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UMass Lowell’s steps to becoming a more sustainable campus for students

(Photo Courtesy of UMass Lowell Office of Sustainability)
A shot from the sustainable greenhosue on East Campus.

Shriya Thakur
Connector Contributor

The sustainability program at UMass Lowell has grown enormously since its start. Established in 1932, UMass Lowell has emphasized sustainability on and off campus. Starting off with the launch of its recycling program, the college has taken other steps to ensure an environmentally sustainable campus. Some other initiatives taken include the Single-Streaming Recycling program in 2008, Climate Change initiative in 2009, Innovative Food Waste Diversion program in 2013, Accelerated Energy Program in 2015, the launch of SEED Fund in 2017 and so much more.

Nicole Kelly, the Sustainability Coordinator for UMass Lowell and recycling and sustainability enthusiast says, “Chancellor Meehan brought a strong environmental awareness gained over fourteen years of service as a congressman. His environmental interest and awareness started UMass Lowell down a path that resulted in a rapid transformation.” 

Kelly’s role has provided support to many different initiatives relating to sustainability, including the university’s Property and Asset Management, the UMass Lowell Sustainability Engagement & Enrichment Development Fund and continuing and developing local partnerships to increase community outreach and engagement. Her main tasks are to oversee the university’s on campus waste and recycling operations, coordinate with affiliated vendors and collaborate with the team of sustainability student assistants to ensure responsible recycling practices.

The Alternative Energy Plan incorporated into UMass Lowell’s campus infrastructure includes an innovative design with skylights and a reflector in the UCrossing lobby, which helps distribute natural light. It also adds a centrally controlled energy system, extensive lighting control systems with occupancy sensors that minimize energy use, furnishings made with low-emissions material, controlled heating in the winter and new motion activated light sensors.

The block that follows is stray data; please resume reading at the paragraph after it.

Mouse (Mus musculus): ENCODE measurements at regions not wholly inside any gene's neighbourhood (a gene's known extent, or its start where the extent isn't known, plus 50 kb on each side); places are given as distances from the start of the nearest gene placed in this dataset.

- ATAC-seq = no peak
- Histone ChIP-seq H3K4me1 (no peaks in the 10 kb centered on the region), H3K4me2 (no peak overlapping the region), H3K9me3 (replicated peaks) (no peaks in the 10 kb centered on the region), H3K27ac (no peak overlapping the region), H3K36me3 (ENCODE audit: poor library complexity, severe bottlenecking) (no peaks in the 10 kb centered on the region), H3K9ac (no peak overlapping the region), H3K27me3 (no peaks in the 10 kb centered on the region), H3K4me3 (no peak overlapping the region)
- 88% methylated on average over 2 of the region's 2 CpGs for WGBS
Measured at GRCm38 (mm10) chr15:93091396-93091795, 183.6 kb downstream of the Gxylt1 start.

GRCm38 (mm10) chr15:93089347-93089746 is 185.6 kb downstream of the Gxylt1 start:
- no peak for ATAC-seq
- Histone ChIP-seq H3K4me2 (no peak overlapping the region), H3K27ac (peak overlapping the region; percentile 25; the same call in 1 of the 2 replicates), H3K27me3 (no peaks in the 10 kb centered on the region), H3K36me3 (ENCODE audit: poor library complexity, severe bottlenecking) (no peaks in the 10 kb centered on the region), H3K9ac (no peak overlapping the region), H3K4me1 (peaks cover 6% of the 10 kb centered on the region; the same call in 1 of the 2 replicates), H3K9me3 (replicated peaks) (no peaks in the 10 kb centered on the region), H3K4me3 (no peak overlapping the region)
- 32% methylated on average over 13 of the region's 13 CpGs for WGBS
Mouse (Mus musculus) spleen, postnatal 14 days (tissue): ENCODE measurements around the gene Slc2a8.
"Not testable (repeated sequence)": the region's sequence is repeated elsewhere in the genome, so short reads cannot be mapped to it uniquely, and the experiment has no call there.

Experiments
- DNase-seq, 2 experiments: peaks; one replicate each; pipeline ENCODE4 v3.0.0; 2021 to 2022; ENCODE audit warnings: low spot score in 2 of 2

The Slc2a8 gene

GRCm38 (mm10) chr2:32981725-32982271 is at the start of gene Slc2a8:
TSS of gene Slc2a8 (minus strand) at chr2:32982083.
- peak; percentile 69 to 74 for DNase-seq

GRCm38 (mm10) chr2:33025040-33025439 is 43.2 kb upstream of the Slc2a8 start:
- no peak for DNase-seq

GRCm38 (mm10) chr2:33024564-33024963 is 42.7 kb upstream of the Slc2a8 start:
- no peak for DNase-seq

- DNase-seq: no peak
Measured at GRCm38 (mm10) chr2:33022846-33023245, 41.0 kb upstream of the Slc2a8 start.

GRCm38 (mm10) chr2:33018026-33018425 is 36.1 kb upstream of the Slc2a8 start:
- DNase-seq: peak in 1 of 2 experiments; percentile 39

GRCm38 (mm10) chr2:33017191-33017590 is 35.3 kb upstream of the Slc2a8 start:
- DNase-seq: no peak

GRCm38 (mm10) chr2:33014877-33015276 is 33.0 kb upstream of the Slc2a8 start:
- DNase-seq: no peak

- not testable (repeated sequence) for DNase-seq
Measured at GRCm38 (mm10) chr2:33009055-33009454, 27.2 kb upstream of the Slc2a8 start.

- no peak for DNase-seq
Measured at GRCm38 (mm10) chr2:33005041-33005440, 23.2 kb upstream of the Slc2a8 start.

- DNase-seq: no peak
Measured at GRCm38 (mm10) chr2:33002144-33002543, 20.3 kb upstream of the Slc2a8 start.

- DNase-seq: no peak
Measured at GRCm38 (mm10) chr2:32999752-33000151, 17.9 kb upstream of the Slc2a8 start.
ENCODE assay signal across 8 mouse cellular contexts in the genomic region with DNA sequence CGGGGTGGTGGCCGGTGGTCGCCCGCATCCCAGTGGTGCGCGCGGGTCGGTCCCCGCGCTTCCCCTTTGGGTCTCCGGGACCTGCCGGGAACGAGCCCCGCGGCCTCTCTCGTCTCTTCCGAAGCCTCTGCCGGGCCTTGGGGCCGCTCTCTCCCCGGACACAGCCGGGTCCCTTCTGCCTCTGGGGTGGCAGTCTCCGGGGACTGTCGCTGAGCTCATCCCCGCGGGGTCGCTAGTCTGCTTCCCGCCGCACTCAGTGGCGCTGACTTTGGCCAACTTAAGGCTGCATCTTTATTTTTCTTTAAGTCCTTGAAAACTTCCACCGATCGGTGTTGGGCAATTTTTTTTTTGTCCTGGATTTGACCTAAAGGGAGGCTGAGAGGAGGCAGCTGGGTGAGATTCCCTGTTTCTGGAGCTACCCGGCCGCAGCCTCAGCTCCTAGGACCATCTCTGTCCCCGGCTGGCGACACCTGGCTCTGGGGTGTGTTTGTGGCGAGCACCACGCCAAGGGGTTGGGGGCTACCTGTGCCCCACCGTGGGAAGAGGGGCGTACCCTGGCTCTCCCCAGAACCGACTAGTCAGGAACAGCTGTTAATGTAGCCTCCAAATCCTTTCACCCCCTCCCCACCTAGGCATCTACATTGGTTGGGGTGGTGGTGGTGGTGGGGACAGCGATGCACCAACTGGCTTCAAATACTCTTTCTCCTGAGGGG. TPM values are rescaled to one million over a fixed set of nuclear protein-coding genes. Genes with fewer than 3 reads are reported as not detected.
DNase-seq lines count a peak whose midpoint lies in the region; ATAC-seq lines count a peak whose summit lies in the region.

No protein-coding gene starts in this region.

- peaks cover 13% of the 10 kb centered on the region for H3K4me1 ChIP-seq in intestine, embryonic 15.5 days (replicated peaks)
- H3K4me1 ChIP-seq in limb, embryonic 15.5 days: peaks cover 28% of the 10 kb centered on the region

These additions to pre-existing buildings aren’t the only actions taken for UMass Lowell’s journey to a more sustainable campus. “We have been organizing multiple events to promote sustainability of materials on campus,” says Kelly. One such initiative was the recent Thrift Day in partnership with Casella, a regional waste management company based in Vermont. This event commenced with a brief talk on recycling and spreading awareness about sustainability. It included giving away previously owned clothes to whoever needed them. “This makes people more mindful of their actions and seeing some attendees talk about waste recycling is half the goal accomplished,” said Kelly. The students have also benefited from this initiative as well. “This event has been so useful to me,” said Andrea Gruber, a first year PhD student in Plastics Engineering.

In the future, they would like to organize more events with student and faculty engagement. Their event success has even made its way to UMass Dartmouth where they joined them for Ethnic Fest on November 3 and partnered  with Casella for another giveaway. “We are hyped to support our friends at the Climate Change Conference [from November 6 to 18],” Kelly said, “and invite any student who would be keen to do so!”.

The overall push for a sustainable campus has increased in the last couple years and is currently being pursued in the Earth-To-Earth Composting program. This program includes purchasing bagged compost generated by university dining. From the beginning, stakeholders at the university wanted to ensure that leftover food scraps would be used to create high-grade compost and not be fed to animals. Sending food scraps to be made to compost is called Earth-to-Earth composting. Through partnership with Casella Waste Solutions, a local composting facility was identified and accepted the food waste.

“These are some of the many sustainable practices followed on campus,” said Kelly. When asked about what steps an individual could take to further their own sustainable practices, she says, “I’d recommend educating oneself about sustainability and the need for it, eating with the season, consuming organic produce and buying from local farmers markets.”

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